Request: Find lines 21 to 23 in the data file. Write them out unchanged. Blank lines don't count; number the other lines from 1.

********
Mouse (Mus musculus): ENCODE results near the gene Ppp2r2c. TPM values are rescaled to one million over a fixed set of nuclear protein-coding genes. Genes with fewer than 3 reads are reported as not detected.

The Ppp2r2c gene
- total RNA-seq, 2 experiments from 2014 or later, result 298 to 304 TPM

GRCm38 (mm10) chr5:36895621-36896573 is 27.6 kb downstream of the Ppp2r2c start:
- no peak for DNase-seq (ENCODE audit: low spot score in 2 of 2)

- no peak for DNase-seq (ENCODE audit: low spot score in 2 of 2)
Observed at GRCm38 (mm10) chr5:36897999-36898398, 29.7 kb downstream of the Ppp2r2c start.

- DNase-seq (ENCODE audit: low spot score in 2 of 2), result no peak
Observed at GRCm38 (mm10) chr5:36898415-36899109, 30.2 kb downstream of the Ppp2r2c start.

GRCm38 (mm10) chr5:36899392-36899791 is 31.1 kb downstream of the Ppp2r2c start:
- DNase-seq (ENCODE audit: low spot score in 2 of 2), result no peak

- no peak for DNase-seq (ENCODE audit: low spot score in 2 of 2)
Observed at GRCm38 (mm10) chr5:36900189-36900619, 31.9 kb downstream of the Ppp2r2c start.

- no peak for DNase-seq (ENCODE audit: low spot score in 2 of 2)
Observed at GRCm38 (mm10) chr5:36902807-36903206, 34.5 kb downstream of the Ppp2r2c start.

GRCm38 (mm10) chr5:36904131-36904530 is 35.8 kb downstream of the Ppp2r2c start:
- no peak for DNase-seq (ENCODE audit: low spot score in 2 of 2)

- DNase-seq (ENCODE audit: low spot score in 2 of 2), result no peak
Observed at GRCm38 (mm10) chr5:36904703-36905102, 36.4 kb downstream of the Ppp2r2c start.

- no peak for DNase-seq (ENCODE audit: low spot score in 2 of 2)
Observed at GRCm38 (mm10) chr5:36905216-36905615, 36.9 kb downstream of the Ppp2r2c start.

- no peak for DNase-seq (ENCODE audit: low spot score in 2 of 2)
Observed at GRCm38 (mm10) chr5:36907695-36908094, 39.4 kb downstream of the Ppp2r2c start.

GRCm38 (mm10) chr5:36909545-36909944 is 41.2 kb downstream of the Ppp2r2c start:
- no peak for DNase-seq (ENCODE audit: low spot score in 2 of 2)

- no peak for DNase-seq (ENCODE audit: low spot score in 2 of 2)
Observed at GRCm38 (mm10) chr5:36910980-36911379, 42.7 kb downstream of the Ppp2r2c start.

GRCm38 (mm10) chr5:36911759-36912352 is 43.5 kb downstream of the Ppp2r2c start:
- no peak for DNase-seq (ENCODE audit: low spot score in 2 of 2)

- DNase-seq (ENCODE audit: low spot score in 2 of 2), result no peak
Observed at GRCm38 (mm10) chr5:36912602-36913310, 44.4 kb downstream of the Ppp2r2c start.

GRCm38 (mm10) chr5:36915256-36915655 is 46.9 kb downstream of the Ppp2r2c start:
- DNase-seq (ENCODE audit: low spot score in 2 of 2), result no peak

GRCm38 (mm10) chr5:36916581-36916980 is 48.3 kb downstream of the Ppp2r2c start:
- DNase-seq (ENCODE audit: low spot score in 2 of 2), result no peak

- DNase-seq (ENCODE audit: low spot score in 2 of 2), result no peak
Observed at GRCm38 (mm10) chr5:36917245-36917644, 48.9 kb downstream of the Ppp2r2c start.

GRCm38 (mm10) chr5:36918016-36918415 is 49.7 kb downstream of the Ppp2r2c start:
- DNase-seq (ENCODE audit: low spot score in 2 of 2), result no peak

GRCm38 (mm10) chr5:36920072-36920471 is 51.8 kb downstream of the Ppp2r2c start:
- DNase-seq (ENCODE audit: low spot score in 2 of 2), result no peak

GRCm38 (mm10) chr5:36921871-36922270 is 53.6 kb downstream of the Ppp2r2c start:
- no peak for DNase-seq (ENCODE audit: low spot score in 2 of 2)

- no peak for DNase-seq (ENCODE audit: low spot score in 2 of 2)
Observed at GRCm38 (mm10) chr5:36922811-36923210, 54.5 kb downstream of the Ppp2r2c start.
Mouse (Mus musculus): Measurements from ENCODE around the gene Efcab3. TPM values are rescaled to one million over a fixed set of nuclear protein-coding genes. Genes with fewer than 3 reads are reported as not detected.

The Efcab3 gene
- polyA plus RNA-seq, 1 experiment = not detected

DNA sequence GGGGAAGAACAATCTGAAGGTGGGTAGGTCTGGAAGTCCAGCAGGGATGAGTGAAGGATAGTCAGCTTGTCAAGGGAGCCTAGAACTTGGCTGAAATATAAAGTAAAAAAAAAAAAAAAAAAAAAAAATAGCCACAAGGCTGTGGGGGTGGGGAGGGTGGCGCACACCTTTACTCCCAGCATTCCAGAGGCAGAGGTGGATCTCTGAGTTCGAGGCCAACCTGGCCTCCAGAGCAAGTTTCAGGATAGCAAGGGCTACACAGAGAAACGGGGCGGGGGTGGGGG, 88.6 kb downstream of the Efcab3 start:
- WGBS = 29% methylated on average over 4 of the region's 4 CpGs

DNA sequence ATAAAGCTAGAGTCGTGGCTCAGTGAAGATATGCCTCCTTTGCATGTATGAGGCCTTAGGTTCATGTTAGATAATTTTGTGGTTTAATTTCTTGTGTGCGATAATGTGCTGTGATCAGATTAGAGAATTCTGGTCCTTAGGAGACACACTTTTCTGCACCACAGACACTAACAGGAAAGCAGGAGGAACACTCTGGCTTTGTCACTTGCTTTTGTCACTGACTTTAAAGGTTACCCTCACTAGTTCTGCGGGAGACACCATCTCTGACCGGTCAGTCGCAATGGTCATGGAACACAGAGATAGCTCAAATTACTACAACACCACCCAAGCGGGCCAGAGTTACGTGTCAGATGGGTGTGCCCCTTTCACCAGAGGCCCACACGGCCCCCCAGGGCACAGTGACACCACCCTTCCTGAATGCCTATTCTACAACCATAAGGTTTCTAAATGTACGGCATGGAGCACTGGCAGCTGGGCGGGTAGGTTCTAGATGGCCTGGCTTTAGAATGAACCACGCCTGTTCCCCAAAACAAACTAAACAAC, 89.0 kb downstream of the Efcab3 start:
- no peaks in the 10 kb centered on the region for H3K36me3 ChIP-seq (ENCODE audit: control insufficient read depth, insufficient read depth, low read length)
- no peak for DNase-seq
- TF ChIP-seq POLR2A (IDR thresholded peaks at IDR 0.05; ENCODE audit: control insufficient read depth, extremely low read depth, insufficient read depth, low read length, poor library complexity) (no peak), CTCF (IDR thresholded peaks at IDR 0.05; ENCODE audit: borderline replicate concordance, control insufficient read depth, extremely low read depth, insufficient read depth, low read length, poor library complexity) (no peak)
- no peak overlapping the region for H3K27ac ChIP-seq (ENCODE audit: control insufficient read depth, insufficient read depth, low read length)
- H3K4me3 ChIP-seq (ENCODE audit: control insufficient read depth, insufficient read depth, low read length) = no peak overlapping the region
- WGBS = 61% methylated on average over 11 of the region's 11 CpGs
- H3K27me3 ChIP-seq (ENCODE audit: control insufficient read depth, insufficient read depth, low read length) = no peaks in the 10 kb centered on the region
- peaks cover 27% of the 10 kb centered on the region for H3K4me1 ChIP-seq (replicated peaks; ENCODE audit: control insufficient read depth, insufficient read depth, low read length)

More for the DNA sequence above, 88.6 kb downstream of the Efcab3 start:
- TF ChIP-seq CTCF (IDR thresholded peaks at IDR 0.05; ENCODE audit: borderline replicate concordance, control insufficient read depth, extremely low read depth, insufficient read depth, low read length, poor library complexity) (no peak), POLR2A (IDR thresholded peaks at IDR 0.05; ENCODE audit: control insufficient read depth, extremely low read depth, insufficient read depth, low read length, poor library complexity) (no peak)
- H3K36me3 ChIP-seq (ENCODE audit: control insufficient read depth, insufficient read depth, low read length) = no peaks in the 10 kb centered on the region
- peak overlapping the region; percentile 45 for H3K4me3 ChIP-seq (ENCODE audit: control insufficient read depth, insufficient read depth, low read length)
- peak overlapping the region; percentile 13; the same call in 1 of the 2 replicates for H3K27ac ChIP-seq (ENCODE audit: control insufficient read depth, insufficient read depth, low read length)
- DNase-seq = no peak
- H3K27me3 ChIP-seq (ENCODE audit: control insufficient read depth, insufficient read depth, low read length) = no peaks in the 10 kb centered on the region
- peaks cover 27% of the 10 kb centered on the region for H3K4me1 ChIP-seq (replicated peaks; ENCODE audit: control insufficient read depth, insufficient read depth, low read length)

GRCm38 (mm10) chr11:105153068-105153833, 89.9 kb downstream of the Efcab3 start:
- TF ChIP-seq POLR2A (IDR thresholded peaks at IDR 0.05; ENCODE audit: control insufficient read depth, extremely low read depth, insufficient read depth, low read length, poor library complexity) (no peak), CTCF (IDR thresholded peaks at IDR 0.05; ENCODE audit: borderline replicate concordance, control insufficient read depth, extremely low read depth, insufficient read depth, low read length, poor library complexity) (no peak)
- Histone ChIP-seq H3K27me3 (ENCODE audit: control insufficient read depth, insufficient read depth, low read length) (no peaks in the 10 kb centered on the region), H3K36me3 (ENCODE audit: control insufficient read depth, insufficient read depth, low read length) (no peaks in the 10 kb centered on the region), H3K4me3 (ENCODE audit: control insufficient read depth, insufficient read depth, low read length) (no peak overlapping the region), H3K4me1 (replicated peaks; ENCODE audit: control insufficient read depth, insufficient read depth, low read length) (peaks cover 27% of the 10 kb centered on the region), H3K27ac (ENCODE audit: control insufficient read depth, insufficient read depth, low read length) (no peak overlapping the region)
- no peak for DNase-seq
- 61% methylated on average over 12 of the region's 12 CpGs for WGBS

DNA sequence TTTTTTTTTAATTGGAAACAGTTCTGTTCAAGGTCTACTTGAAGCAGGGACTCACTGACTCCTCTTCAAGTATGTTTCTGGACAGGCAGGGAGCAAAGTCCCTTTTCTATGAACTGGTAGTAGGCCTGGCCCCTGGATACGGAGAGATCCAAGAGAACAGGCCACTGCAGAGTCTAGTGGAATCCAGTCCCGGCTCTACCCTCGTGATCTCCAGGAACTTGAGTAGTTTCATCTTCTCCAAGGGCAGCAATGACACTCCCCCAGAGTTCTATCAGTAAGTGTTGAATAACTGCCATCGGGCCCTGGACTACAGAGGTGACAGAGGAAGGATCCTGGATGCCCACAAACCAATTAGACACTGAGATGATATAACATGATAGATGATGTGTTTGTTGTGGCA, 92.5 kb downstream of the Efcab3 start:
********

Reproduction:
Observed at GRCm38 (mm10) chr5:36905216-36905615, 36.9 kb downstream of the Ppp2r2c start.

- no peak for DNase-seq (ENCODE audit: low spot score in 2 of 2)
Observed at GRCm38 (mm10) chr5:36907695-36908094, 39.4 kb downstream of the Ppp2r2c start.